5 Seconds

June 1, 2010
By MarvinHargraves BRONZE, Plymouth, Indiana
MarvinHargraves BRONZE, Plymouth, Indiana
3 articles 0 photos 0 comments

She would have been taller, hair still red, still curious, but she would have eventually stopped caressing my gravestone with flowers, my girlfriend. Instead of white flowers, I got a four leaf clover that day. She isn’t taller, but her hair is red and she is even more curious, and all this because I didn’t die that day, 18 years after I came to this planet.
My cell phone illegally in my left chest pocket, (illegal in the textbook of a private school) I put the slice of metal into the ignition of Ol’ Gurde, that’s what my sister and I used to call her, and took her for a spin. I had to get from school to home, no big deal my invincible mind thought.
It felt dangerous as usual, my own Nas-Car. I grip the fingers of my right on that circle of power, shift gears with the left, press down hard with my foot and begin my journey.
The next 8 miles flew fast, but not as fast as those 5 seconds will ever be. My mind had blocked out the precipitation that lay gently on the ground, eliminating all effects of brakes at that fateful speed, which Ol’ Gurde rode at. Veering right the butt of my car takes a swing to my left, one second, thinking to myself, the lake is neigh I turn the wheel, two seconds, she swings her hips the other way, the lake is closer, three seconds, I grip with both hands turn that 360 degree wheel 360 degrees, four seconds, Ol’ Gurde with new tires pulls half the amount of degrees as her wheel and plants herself first next to, then on top of the metal guarding me from the lake, five seconds.
I rock-style-head-banged right into the strip of car between the windows on the driver’s side and my side jabbed into the lower side of the door with the window buttons. Didn’t think it was that bad, I didn’t know what was going on. “Ahahahahaha!” was the first thing to come from my mouth, in denial. I tried restarting the car, but Ol’ Gurde seemed to have given up on what we had. I turn her off and step outside her to see the damage; I mean it couldn’t be that bad…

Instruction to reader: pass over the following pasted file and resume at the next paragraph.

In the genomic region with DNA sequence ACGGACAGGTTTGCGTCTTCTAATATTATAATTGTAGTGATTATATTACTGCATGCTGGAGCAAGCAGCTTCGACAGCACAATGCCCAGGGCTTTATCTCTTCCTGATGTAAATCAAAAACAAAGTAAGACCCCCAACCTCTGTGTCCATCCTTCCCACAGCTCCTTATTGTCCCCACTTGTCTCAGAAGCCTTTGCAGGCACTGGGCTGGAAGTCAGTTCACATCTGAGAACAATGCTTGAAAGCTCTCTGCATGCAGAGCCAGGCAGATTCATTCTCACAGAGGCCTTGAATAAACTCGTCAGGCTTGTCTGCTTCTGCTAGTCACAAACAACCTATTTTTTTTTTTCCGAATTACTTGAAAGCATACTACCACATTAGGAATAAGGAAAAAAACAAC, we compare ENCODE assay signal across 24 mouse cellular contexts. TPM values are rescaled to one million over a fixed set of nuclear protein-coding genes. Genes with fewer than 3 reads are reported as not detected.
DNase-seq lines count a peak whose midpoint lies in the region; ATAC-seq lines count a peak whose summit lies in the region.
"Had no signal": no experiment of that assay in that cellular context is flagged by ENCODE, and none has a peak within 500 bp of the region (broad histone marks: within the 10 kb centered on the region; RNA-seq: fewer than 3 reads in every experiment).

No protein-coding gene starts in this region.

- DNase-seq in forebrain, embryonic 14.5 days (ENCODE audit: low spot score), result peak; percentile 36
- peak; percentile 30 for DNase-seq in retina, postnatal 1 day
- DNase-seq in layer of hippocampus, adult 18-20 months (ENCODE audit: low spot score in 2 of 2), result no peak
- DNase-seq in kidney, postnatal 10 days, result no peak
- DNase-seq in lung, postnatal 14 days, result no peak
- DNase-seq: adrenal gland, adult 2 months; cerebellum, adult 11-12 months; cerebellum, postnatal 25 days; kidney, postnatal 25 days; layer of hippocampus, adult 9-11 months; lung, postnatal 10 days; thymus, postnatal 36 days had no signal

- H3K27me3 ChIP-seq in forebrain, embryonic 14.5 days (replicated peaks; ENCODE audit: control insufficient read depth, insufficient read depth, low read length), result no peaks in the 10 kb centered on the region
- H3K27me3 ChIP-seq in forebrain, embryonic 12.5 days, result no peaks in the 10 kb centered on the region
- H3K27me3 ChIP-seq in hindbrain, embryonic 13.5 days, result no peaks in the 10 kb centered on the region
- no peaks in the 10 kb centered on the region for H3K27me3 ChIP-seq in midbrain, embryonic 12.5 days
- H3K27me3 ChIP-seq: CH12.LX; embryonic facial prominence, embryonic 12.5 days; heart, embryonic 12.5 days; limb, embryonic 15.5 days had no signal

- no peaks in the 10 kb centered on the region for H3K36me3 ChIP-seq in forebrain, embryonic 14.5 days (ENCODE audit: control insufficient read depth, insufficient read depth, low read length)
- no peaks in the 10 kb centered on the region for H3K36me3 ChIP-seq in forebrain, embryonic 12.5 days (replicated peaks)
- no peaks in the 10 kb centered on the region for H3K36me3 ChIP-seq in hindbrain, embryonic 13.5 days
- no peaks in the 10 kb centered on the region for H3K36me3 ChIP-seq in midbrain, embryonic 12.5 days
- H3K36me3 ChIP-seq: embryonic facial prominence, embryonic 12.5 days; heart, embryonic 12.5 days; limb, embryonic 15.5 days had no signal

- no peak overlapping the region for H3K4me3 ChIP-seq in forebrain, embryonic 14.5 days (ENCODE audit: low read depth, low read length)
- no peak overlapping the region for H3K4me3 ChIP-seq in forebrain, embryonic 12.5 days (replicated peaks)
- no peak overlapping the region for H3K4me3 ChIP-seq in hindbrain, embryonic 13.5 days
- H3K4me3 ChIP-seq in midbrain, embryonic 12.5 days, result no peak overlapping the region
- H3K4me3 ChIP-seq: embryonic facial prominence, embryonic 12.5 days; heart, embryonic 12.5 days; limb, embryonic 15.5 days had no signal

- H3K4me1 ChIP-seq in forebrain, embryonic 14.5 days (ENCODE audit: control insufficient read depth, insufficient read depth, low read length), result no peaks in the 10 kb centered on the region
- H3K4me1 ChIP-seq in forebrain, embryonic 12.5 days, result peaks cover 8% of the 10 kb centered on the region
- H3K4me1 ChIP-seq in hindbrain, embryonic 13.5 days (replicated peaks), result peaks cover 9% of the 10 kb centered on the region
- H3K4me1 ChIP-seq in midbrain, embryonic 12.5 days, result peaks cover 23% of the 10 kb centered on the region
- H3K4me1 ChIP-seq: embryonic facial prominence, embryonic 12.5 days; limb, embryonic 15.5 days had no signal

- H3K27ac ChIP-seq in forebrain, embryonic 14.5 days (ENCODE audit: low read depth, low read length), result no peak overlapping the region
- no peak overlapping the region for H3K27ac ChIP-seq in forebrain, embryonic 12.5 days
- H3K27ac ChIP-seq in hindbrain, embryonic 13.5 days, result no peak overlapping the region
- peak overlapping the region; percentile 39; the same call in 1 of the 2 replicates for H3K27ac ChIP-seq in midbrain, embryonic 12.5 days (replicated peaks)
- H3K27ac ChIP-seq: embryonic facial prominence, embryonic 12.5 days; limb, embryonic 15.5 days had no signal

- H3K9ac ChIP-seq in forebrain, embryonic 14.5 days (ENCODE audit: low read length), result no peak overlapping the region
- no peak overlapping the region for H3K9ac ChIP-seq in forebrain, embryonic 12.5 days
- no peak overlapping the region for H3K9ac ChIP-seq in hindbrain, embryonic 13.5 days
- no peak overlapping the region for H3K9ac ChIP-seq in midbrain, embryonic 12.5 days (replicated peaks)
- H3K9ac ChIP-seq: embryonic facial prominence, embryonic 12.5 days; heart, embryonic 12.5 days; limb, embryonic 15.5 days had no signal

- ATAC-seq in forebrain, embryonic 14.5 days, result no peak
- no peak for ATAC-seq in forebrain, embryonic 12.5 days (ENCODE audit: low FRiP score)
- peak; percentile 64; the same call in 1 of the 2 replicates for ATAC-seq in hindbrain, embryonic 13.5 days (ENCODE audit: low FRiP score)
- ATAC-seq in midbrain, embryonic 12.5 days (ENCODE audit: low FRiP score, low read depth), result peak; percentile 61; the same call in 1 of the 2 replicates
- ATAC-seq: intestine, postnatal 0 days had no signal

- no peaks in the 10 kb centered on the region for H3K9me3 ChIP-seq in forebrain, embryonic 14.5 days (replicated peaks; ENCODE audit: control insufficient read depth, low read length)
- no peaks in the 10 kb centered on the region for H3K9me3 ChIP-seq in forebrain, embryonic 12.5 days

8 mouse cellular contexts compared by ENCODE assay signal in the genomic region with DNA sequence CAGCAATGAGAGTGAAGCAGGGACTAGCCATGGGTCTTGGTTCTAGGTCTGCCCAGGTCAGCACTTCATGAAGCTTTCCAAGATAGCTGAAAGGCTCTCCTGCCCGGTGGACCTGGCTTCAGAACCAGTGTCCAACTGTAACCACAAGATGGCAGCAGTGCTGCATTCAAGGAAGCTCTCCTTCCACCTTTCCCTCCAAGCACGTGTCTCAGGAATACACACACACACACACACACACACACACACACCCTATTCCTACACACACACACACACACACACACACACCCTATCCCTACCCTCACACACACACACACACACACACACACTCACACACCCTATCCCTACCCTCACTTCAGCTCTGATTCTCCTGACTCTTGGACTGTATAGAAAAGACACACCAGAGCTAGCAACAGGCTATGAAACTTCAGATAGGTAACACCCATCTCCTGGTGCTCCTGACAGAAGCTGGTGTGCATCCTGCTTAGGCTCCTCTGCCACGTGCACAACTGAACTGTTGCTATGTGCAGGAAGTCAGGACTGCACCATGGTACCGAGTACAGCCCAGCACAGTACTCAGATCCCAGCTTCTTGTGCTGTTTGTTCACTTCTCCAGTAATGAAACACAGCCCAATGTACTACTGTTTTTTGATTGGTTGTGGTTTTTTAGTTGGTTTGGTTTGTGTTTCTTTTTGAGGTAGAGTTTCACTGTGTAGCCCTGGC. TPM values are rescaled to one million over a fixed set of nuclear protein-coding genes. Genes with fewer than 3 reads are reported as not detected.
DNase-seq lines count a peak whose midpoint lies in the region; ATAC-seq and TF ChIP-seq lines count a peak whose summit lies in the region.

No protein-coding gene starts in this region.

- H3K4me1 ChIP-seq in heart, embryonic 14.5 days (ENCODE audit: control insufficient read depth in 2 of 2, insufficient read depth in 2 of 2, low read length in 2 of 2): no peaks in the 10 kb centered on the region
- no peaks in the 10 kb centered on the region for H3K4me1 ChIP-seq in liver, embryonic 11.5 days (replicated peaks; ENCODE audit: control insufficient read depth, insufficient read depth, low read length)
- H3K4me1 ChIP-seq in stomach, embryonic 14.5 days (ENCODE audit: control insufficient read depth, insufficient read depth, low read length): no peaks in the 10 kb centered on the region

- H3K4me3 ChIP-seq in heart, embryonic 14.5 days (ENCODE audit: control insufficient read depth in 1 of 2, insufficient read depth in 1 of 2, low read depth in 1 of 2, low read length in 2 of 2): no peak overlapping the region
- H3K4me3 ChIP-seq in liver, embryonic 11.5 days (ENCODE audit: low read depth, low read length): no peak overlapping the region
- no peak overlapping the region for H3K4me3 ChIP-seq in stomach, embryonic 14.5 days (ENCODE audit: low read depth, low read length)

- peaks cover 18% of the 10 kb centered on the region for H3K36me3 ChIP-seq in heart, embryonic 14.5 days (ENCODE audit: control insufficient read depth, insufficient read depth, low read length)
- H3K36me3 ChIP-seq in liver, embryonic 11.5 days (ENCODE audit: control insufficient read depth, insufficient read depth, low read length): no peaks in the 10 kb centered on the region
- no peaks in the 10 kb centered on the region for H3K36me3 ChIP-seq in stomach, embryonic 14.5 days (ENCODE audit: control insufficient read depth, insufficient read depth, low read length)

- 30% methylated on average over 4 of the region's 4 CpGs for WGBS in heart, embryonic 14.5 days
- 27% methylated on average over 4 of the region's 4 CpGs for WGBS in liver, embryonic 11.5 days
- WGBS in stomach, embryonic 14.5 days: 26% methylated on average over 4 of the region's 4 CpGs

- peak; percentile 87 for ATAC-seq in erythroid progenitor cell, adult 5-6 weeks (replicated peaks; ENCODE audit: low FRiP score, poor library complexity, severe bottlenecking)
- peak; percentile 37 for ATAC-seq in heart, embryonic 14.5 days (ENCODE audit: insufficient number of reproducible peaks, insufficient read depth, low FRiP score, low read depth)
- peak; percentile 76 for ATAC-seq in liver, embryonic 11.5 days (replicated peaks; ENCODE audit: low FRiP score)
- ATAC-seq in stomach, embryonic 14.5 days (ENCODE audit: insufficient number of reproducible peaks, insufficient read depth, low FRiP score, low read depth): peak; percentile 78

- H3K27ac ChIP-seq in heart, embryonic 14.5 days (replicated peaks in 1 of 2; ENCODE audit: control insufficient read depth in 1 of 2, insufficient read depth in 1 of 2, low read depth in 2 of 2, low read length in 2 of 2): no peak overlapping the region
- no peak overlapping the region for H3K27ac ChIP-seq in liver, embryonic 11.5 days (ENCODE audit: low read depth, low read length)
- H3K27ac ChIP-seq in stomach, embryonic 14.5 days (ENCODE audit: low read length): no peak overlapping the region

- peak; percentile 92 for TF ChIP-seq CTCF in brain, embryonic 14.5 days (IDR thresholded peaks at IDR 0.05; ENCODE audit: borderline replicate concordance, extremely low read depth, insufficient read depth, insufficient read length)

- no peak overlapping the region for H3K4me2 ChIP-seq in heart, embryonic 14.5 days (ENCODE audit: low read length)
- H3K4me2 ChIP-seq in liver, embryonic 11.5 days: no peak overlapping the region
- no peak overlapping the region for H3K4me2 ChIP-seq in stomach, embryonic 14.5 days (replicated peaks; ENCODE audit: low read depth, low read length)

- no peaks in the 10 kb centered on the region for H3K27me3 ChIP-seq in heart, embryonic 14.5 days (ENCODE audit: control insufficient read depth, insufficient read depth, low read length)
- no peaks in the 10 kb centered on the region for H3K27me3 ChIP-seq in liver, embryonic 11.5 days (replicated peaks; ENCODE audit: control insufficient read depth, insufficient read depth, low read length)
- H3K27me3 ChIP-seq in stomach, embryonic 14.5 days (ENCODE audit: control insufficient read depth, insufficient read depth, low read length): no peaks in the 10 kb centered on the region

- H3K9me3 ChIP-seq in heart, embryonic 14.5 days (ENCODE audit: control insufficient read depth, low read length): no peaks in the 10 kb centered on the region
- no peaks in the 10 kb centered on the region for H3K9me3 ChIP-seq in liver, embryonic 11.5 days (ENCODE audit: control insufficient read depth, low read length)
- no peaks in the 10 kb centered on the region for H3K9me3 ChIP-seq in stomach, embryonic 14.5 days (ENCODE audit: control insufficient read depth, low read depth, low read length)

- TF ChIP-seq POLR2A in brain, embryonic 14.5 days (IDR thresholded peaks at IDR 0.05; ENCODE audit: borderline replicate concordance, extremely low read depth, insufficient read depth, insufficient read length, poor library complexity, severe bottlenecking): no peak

It didn’t occur to me at first after the neighbors had already run across the street to assist me and then I realized what had really happened. It might have been Ol’ Gurde, an angel, that four leave clover; but there was no room for coincidence. It was too perfect, geometry at its best.
Evaluating the scene after my father and police arrive, we soon figure out that the approach, the angle, was precise to what I needed to avoid some serious trouble. As Ol’ Gurde slammed into the beginning of the guard rail at a parallel, it then went on top of the guard rail saving me from taking a cold dip in the middle of March. If my angle was acute, they would have only needed half of a casket with the guard rail spearing through the car door, and obtuse would have resulted in swimming lessons inside a car.
Close to impalement, close to drowning, I don’t know which is worse, I am glad I didn’t have to do either. Whether or not it was that four leaf clover or the guardian angel watching over me, the angle was perfect, my life was spared, and her flowers will wait to lay my grave.

The author's comments:
Real things that happen in your life are important to remember and learn from.

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